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WebRTC

WebRTC

http://www.webrtc.org/home

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DNS 101 DNS (Domain Name System) You likely have many applications running on your laptop right now, and chances are some of them require an external resource or piece of data that will be retrieved from across a network. In order for your applications to access these resources they need to know their location. The location is typically identified by an ip address and are written in either decimal or hexadecimal. When dealing with ips, they can be very hard to memorise; especially as there are two different forms of ip: HTML5 Cross Browser Polyfills · Modernizr/Modernizr Wiki The No-Nonsense Guide to HTML5 Fallbacks So here we're collecting all the shims, fallbacks, and polyfills in order to implant HTML5 functionality in browsers that don't natively support them. The general idea is that: We, as developers, should be able to develop with the HTML5 APIs, and scripts can create the methods and objects that should exist. Developing in this future-proof way means as users upgrade, your code doesn't have to change but users will move to the better, native experience cleanly.

Getting Started with WebRTC WebRTC is a new front in the long war for an open and unencumbered web. Brendan Eich, inventor of JavaScript Real-time communication without plugins Imagine a world where your phone, TV and computer could all communicate on a common platform. Imagine it was easy to add video chat and peer-to-peer data sharing to your web application. That's the vision of WebRTC. Terminal Debugging Utilities IntroductionPrerequisites Utilities top: check running processes for cpu and memory utilisationps: see what processes are runningstrace: monitor interactions between processeslsof: list of open filesnetstat: monitoring network trafficifconfig: configure or review your network interfacesiftop: monitors network traffic and displays table of bandwidth usageiptraf: monitoring network traffic (more visual than netstat, not as detailed)tcpdump: network packet snifferwireshark: network packet sniffer and analyser (gui)tshark: network packet sniffer and analysertelnet: utility for communicating with another hostHonorable mentionsConclusion Introduction Not all programmers need to get their hands dirty and have to dig deep into what exactly their applications or services are doing at a lower/network level. This is why programmers work with programming languages, as they provide a nice high-level abstraction layer that protects us from a lot of these concerns. Agony of Choice Deprecated Commands?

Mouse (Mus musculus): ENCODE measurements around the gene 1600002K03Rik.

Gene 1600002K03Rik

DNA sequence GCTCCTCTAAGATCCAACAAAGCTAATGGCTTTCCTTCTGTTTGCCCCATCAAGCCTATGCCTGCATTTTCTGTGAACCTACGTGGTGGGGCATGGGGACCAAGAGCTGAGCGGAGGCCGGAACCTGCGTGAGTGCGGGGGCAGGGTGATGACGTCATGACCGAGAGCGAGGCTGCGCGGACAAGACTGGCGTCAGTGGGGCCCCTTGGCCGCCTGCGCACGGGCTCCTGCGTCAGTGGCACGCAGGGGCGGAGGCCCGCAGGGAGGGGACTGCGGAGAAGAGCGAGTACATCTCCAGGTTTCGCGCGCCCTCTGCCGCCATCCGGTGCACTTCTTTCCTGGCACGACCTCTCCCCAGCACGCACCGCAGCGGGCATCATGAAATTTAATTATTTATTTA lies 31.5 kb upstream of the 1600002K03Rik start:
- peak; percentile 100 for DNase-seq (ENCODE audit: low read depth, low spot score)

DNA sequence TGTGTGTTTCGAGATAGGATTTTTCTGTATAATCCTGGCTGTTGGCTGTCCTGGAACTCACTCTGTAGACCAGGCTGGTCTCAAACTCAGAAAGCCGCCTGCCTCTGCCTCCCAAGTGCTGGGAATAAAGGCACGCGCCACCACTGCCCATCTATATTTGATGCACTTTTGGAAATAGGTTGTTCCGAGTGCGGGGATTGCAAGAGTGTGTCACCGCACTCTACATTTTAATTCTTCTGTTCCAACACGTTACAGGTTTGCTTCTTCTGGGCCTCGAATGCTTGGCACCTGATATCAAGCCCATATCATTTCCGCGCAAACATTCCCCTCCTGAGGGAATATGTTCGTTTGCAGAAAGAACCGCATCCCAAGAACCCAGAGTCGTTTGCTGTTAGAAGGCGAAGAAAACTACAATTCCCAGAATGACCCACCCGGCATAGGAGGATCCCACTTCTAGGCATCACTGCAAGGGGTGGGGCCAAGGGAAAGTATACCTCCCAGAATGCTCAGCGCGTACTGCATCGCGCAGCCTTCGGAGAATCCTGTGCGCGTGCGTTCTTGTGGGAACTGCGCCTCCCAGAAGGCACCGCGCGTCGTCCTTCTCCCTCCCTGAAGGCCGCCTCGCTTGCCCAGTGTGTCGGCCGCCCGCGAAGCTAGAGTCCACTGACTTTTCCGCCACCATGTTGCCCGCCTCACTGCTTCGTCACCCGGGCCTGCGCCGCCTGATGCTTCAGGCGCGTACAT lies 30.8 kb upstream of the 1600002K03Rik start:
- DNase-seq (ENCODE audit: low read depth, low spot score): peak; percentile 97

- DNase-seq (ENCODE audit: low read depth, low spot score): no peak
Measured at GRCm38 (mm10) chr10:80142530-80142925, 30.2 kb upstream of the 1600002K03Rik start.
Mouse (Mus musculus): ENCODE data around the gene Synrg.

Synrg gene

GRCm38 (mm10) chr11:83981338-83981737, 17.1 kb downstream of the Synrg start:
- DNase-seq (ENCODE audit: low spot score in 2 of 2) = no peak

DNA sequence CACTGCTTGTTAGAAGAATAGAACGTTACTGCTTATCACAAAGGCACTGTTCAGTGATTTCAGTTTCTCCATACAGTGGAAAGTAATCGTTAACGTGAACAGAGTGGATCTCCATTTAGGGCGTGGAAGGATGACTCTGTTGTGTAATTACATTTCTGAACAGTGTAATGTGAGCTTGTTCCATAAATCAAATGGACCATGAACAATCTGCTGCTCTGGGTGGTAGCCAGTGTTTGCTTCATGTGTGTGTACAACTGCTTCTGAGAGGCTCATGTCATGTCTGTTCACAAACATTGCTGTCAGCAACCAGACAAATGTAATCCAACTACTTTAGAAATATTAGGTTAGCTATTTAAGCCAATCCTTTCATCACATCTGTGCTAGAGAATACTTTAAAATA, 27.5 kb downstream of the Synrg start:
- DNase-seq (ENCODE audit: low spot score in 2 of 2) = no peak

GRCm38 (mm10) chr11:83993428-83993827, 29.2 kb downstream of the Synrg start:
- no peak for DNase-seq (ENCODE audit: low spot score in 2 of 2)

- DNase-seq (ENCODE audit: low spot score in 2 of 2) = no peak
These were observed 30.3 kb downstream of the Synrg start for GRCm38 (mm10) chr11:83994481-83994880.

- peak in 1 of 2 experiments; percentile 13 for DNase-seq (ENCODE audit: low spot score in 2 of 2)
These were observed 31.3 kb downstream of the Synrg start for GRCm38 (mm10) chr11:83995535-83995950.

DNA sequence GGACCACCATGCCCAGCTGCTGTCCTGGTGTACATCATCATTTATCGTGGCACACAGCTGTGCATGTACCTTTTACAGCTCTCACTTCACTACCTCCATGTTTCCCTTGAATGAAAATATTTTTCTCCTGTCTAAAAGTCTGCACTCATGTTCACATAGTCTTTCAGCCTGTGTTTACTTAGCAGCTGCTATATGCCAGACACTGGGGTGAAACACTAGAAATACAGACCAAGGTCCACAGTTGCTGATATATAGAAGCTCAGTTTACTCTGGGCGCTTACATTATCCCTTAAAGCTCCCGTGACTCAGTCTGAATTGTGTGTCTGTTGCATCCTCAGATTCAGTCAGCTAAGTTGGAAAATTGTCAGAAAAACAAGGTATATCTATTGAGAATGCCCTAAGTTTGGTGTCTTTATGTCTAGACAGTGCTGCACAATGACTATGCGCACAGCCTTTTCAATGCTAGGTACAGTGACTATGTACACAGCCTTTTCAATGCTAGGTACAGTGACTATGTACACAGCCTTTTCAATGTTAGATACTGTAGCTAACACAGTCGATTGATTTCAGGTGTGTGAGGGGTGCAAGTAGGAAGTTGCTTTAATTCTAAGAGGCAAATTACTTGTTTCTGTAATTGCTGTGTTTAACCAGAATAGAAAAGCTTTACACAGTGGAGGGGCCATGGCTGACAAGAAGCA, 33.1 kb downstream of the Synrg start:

Snap.svg - Why Snap Snap.svg is a brand new JavaScript library for working with SVG. Snap provides web developers with a clean, streamlined, intuitive, and powerful API for animating and manipulating both existing SVG content, and SVG content generated with Snap. Currently, the most popular library for working with SVG is Raphaël. One of the primary reasons Raphaël became the de facto standard is that it supports browsers all the way back to IE 6. However, supporting so many browsers means only being able to implement a common subset of SVG features. Snap was written entirely from scratch by the author of Raphaël (Dmitry Baranovskiy), and is designed specifically for modern browsers (IE9 and up, Safari, Chrome, Firefox, and Opera).

Web Real-Time Communications Working Group Meetings The group meets on an ad-hoc basis week on the phone. Please check the mailing-list for logistics information. Setting Up A Render Farm What and Why? A render farm is simply a collection of networked computers that work together to render a sequence in less time. By dividing your sequence between multiple machines your total render time becomes a fraction of what it is on a single computer. Most production studios will fill huge rooms with server rack upon server rack, full of thousands of rendering computers (or render nodes as you’ll hear them called). But they’re also useful (as well as financially viable) for smaller teams or even individuals. The History of the URL On the 11th of January 1982 twenty-two computer scientists met to discuss an issue with ‘computer mail’ (now known as email). Attendees included the guy who would create Sun Microsystems, the guy who made Zork, the NTP guy, and the guy who convinced the government to pay for Unix. The problem was simple: there were 455 hosts on the ARPANET and the situation was getting out of control.

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